Cal Ripken

The swing: Cal Ripken leads off the third inning with a first-pitch home run off National League pitcher Chan Ho Park, making the O's Iron Man the oldest All-Star to hit a home run. (Sun photo by Elizabeth Malby / July 11, 2001)

SEATTLE - The Safeco Field crowd stood at 6:19 p.m., almost too late to force Cal Ripken from the batter's box to acknowledge its welcome as he led off the third inning of a scoreless All-Star Game.

A tip of his helmet, a wave of the bat. Then a swing.

On the first All-Star pitch by Los Angeles Dodgers right-hander Chan Ho Park - a fastball that drifted toward the middle of the plate - 40-year-old Ripken turned on the mistake with a 22-year-old's hands. And suddenly a balding man who slipped into the game with the least impressive numbers of any All-Star was running and watching while his line drive hooked toward the spectacularly improbable.

Ripken, defined almost as much by his flair for the dramatic as by his endurance during a 21-year Hall of Fame career, had become the oldest man to homer in an All-Star Game. At 40 years, 10 months and 10 days, he bettered Stan Musial by more than a year.

Even more, Ripken had elevated an Event with a Moment.

Only 82 days shy of retirement, Ripken earned his second All-Star Game MVP, the first American League player to do so.

"I think we appreciate everything a whole lot more at the end," Ripken said, minutes after the last out.

The home run over Safeco's left-field fence was Ripken's first since June 16 in Philadelphia. It was Ripken's second in 19 All-Star appearances; the other came in 1991, when he was named the game's Most Valuable Player in Toronto. Ripken's All-Star career ends with a .265 batting average, two home runs and eight RBIs. An unexpected position switch enabled him to break a tie with Ozzie Smith for most All-Star starts at shortstop (14).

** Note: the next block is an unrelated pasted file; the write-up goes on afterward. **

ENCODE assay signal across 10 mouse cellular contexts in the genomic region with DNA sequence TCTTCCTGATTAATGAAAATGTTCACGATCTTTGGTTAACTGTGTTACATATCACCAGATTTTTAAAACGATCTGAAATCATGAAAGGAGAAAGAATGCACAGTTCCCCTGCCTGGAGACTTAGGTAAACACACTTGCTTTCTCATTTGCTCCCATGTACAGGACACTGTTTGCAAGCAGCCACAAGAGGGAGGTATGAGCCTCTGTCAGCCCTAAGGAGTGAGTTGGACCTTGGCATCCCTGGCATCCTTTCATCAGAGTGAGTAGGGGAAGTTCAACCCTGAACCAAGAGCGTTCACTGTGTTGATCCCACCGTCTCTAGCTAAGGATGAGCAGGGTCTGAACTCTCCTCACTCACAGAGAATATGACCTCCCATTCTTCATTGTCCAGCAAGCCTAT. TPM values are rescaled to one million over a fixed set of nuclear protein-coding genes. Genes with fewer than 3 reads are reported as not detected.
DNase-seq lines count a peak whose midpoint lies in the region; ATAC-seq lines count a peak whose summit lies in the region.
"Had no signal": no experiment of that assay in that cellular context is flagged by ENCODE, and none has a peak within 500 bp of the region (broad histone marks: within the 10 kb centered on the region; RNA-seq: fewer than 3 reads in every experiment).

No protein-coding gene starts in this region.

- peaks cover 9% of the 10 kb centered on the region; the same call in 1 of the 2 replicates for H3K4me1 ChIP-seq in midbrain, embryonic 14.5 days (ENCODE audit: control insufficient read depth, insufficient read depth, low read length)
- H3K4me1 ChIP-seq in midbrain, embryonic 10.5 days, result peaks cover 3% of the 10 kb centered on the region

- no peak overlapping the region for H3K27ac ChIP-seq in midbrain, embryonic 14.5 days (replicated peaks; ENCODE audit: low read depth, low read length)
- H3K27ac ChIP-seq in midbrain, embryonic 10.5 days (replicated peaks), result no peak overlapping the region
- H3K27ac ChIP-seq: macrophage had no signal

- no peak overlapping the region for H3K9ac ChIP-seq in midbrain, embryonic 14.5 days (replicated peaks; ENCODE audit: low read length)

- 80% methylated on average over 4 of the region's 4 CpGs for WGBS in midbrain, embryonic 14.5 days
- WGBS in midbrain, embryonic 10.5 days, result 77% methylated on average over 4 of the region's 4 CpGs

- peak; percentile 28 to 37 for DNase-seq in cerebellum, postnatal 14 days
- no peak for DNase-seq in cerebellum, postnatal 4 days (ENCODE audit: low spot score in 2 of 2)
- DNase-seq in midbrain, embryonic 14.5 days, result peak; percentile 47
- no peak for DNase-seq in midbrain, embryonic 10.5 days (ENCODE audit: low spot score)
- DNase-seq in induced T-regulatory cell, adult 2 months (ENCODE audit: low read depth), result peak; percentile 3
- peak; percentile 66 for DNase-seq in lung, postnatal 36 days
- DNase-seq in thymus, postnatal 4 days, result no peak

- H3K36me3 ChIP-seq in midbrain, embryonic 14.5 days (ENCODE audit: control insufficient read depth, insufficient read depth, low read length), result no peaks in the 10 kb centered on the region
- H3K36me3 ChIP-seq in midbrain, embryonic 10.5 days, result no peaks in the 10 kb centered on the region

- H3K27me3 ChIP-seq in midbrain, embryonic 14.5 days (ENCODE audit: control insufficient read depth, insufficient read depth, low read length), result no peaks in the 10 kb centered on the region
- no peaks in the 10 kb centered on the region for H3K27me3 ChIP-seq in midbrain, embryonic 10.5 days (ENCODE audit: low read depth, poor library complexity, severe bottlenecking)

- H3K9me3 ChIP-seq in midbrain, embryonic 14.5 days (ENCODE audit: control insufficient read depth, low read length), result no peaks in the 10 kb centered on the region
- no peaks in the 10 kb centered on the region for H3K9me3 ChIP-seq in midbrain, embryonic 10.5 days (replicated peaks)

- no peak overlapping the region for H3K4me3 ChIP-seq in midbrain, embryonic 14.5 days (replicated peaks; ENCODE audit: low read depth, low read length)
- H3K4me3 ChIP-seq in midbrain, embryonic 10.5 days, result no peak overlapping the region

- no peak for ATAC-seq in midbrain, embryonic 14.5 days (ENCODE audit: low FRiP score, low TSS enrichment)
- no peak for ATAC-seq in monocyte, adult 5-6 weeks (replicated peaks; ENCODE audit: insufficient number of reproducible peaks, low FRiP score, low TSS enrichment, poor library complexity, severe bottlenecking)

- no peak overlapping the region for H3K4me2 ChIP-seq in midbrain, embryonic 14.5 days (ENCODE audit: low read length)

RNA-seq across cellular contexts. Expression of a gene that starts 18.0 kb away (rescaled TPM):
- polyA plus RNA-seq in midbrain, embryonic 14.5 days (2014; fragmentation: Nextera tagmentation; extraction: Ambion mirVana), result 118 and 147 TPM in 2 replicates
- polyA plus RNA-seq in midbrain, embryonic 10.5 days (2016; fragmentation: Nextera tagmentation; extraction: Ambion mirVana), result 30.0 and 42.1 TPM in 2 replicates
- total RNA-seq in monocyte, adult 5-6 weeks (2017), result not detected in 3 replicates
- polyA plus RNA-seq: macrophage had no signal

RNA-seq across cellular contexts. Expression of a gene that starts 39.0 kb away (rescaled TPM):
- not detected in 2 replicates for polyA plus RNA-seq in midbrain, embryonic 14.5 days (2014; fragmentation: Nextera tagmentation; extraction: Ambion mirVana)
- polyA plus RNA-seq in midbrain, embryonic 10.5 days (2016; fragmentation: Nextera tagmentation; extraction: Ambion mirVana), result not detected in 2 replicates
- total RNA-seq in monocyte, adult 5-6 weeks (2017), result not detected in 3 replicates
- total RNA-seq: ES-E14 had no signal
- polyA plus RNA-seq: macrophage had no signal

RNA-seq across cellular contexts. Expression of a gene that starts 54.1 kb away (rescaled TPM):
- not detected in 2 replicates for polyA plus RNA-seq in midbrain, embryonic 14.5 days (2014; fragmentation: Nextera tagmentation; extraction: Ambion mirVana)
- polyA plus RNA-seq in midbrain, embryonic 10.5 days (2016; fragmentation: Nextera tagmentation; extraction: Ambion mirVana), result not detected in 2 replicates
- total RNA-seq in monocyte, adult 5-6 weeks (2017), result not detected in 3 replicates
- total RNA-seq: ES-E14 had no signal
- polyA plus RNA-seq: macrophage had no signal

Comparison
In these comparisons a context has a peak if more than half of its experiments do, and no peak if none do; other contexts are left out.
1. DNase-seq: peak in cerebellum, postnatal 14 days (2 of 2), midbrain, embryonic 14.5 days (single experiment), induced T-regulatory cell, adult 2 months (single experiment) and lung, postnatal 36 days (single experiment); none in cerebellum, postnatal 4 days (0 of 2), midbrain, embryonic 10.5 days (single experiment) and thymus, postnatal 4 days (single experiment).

On Monday, honorary All-Star Tony Gwynn noted how this game could make a man swing a bat 100 mph. For Ripken, it not only speeded up his bat, but lightened his shoes; his home run trot more closely resembled a sprint.

"I swung and made good contact. The ball went out of the ballpark. And I felt like I was flying around the bases," he said.

As he returned to the American League dugout, Ripken was greeted by men he plays against every other day of the season. New York Yankees manager Joe Torre beamed while his bench coach, Don Zimmer, smiled so broadly his eyes became slits.

"I still have a shot of adrenaline or a long case of goose bumps," Ripken said during the sixth inning of a game completed before sunset. "Coming to the plate, I was excited. I was a little worried about the shadows. I was in the cage swinging hard trying to get ready. I went up there thinking, 'Gosh, it's hard to see. Let's keep things short and put things in play.'

"I came out and tried to acknowledge them [the fans] very quickly, because I didn't want the game to be delayed for that. I got back in, saw the first pitch and swung at it."

It was 6:20 p.m., and Texas Rangers catcher Ivan Rodriguez was ready to step into the box. Almost too slowly, Safeco Field again rose. Seconds passed.

Rodriguez, who had agreed to bat behind Ripken as a show of respect, stepped out. And Ripken, with his sense of the moment, was again out of the dugout with his helmet held high.

The All-Star Game is an increasingly contrived event for the game's network masters. Those wanting confrontation anticipated New York Yankees pitcher and American League starter Roger Clemens facing New York Mets catcher Mike Piazza in the third act of their much-hyped feud. The rematch became a footnote on Piazza's fly ball to right.

On his 48th All-Star at-bat, Ripken tore away all the hype to leave the 47,364 fans with something of significance. Ripken's season, so far a series of small letters, question marks and a single exclamation uttered on June 19, suddenly stood tall.

"It's like a dream come true," said Chicago Cubs right fielder Sammy Sosa. "Everybody was on his feet and clapping, and, after that, he came in with the home run. ... That's amazing. He is The Man."

With the American League still leading 1-0 on the strength of his home run, Ripken returned for his second plate appearance in the fifth with one out and Jason Giambi at second base. Facing Colorado Rockies left-hander Mike Hampton this time, Ripken was met by a former teammate, Florida Marlins catcher Charles Johnson. He answered the catcher's greeting by tapping his bat on Johnson's shinguard.